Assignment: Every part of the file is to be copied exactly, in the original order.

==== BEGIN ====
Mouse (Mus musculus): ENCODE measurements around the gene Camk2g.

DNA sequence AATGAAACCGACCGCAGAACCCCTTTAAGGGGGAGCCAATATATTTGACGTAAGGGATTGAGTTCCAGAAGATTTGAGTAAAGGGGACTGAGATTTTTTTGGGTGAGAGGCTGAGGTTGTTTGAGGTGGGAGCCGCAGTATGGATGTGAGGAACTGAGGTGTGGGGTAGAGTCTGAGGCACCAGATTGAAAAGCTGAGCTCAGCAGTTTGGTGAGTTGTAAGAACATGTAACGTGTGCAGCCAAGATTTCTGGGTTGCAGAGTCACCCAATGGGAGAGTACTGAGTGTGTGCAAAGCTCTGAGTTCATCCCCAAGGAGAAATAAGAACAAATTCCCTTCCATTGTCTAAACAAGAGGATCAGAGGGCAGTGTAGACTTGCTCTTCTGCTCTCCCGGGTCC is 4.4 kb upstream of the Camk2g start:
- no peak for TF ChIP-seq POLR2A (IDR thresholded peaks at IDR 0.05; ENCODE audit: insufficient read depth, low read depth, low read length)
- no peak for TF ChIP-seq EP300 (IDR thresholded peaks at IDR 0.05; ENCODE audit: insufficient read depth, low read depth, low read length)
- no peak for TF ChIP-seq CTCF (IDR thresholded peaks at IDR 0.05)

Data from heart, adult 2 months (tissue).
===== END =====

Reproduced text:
Mouse (Mus musculus): ENCODE measurements around the gene Camk2g.

DNA sequence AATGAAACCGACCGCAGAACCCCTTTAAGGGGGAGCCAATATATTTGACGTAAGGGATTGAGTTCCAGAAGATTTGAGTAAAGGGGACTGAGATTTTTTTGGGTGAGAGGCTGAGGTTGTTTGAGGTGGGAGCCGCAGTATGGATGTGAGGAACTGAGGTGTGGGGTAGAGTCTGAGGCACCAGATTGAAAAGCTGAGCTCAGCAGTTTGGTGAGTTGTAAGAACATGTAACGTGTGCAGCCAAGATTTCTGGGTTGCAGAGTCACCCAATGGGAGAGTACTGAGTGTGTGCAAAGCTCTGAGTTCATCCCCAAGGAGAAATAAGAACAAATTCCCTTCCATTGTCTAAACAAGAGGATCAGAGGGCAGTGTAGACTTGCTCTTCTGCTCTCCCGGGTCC is 4.4 kb upstream of the Camk2g start:
- no peak for TF ChIP-seq POLR2A (IDR thresholded peaks at IDR 0.05; ENCODE audit: insufficient read depth, low read depth, low read length)
- no peak for TF ChIP-seq EP300 (IDR thresholded peaks at IDR 0.05; ENCODE audit: insufficient read depth, low read depth, low read length)
- no peak for TF ChIP-seq CTCF (IDR thresholded peaks at IDR 0.05)

Data from heart, adult 2 months (tissue).